Say, with dense fur to insulate, long whiskers for feeling your way along a pond shoreline, huge incisors for chiseling or shaping green wood, a strong and flat tail for propulsion through water or ruddering or as a profound signaling device. Slap the surface of the pond–once for food, twice for danger. Then presume your favorite salads are the fresh twigs and new leaves. There is plenty of fine fodder in late winter and spring–reeds, cattails, grasses, new willow sprouts. But when was the last time you tasted that prized delicacy, the new shoots and tiny leaf buds at the top of an alder? Not for you the prehensile thumb of the hominid or the grasping claws of the acrobatic squirrels or the flight of the siskins. For you it must be waiting and wisdom.


This morning we heard the Downy drumming in our gum tree. Then we saw both him and her. I managed to get some shots of one and I think it was responding female as this bird was excited, wing flapping, but no drumming.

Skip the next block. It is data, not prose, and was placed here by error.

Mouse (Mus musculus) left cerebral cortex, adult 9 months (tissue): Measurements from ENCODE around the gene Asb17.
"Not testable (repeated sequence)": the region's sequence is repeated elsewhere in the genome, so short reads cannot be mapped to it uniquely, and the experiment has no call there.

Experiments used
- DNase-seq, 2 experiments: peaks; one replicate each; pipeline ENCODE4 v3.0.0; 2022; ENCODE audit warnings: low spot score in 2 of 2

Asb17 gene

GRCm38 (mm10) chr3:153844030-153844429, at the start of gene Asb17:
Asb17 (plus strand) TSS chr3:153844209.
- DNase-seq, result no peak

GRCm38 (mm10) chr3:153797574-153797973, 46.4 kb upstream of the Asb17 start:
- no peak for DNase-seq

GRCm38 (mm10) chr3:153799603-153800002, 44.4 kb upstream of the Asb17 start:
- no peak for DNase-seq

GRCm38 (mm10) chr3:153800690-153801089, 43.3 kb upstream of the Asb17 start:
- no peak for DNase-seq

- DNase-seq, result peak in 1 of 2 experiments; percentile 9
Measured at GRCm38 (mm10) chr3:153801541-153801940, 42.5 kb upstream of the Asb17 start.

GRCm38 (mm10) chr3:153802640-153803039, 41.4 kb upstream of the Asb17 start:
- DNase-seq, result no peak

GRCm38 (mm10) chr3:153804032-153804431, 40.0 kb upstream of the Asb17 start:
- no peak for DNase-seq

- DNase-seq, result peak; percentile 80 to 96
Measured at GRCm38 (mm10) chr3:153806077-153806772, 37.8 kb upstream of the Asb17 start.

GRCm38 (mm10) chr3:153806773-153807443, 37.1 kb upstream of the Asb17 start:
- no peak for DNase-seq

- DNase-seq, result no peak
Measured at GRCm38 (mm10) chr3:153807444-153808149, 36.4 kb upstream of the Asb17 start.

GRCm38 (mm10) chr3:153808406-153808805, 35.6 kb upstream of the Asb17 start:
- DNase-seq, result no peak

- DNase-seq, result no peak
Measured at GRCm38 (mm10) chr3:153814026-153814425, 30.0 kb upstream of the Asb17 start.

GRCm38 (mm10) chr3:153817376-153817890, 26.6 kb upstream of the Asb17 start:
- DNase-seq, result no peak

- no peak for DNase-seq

As Beaver Brook said, “Seek.” Right after the ice storm I noted one oak down, its trunk across the small Clark Creek in city park of same name in Salem. A day later a companion trunk lay parallel across the creek. Two downed oaks. After more than a couple days of downed trees I bothered to look beyond the arboreal havoc. I could clearly see how the sturdy roots ran between the two downed trunks. As research has shown many oak trunks can come from a single individual tree, the underground root system spreading and serving trunk clones, if you will. Now I suspect this Clark Creek oak has four trunks–two that fell across the river and two more still stand further back from the stream with support less imperiled by erosion, without a lean that made ice weight catastrophic. In the third image you see the two standing oak trunks to the left of the fallen ones.

Posted by: atowhee | February 27, 2021